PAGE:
• Diversity triggers more careful information processing and better problem-solving skills, according to a 2010 study by Northwestern University's Kellogg School of Management.
  • Diverse businesses are better able to tap diverse marketplaces, including the vast women's market, which is growing in economic power as baby boomers age, She-conomy reports.
  • Inclusive cultures have higher levels of employee engagement, which Gallup and the Corporate Leadership Council have shown increase productivity and bottom-line results.
  • To hire the best talent, businesses need to attract and retain women as well as men. Women make up close to half of the hiring pool, and women are earning more undergraduate and graduate degrees than men.
  • And the most important point: Gender diversity in leadership is correlated with higher financial returns, according to Catalyst's "The Bottom Line" reports.

Having women do all the adapting and conforming deprives businesses of the strengths of feminine forms of working and leading. It also means businesses fail to get the higher returns associated with gender diversity. Encouraging conformity also lowers engagement of women and contributes to the pyramid problem.

If women act too feminine, they aren't seen as leaders; if they act too masculine, they aren't likeable (and may be called the "B" word).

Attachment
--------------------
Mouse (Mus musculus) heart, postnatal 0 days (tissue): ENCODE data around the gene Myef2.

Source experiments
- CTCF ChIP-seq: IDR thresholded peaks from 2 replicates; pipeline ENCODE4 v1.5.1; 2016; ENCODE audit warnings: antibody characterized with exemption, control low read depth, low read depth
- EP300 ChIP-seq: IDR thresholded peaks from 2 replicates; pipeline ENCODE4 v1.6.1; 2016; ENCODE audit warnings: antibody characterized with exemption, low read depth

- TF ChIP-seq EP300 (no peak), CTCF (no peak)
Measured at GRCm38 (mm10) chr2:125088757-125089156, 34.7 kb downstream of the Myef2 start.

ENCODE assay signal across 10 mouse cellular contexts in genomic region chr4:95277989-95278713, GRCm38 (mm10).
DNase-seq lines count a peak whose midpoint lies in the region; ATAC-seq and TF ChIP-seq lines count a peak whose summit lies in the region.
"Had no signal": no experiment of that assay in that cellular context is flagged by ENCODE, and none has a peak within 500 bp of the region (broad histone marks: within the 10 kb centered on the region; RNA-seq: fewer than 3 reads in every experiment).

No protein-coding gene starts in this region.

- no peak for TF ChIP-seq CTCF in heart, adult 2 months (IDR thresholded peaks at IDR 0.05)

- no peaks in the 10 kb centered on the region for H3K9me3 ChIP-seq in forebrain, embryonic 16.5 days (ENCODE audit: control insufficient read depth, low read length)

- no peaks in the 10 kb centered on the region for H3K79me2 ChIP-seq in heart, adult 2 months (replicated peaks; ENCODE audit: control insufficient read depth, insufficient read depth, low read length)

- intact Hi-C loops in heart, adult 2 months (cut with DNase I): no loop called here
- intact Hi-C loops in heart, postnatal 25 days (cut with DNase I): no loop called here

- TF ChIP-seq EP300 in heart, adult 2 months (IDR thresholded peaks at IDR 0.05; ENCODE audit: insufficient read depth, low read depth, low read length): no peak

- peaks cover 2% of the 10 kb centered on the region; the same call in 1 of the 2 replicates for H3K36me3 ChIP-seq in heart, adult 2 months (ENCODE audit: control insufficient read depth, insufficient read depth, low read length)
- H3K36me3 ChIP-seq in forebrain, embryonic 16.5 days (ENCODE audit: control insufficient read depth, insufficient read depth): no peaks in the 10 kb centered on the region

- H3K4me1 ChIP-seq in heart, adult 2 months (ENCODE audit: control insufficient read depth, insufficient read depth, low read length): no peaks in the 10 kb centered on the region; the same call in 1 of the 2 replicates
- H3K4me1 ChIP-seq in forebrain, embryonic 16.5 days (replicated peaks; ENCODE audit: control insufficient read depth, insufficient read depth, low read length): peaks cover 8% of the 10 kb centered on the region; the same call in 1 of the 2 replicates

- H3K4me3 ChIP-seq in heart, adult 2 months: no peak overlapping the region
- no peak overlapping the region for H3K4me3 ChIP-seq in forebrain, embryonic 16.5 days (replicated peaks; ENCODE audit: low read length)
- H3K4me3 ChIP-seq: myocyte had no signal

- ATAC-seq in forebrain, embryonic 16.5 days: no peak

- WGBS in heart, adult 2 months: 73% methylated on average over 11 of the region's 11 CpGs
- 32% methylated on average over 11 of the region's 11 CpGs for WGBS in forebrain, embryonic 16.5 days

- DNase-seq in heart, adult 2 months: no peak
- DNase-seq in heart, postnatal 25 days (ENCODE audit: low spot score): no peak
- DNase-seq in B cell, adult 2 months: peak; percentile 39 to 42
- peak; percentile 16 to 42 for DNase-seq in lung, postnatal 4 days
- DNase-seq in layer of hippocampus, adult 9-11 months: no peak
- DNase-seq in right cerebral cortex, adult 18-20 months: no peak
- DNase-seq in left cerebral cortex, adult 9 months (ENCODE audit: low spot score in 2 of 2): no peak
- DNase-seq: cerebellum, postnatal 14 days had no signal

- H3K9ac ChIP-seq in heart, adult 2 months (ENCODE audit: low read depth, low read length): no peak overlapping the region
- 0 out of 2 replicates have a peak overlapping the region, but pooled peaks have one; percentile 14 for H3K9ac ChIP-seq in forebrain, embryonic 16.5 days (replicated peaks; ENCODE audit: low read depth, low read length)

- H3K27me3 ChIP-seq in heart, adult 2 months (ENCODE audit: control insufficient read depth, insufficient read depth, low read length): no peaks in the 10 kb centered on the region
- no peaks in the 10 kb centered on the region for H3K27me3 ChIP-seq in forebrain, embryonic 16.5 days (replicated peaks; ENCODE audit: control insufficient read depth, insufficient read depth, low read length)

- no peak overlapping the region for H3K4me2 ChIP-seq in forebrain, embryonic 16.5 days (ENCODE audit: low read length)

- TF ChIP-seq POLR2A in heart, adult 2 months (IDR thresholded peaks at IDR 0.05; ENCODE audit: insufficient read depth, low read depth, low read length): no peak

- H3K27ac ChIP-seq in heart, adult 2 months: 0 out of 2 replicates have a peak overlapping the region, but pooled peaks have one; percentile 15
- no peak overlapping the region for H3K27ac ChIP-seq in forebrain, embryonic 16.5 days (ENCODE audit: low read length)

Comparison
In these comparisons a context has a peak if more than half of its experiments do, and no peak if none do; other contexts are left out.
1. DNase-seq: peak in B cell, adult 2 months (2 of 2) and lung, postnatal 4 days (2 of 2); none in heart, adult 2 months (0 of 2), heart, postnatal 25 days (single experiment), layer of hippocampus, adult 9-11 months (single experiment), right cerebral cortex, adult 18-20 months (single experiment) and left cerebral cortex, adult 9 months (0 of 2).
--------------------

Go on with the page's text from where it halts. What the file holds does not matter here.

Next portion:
Women and men need to understand and appreciate feminine as well as masculine approaches to getting results, to model and leverage them and to point out their contributions to the bottom line. Those books that help women succeed in business can help us articulate what women bring to the table.

If women alone champion the cause of eliminating the pyramid problem, it will remain longer than if men and women combine their voices. Men's voices will carry weight because there are more of them in the upper ranks, and they have no perceived personal agenda (only a business agenda). In fact, Catalyst has a new initiative, Men Advocating Real Change or MARC, to engage men in the issue. If you can't find men who "get it," use the business case to convert a few.

As principal at DifferenceWORKS, Caroline Turner trains leaders to appreciate difference and leverage diversity in their companies. Turner is also the author of "Difference Works: Improving Retention, Productivity and Profitability through Inclusion." For more information, please visit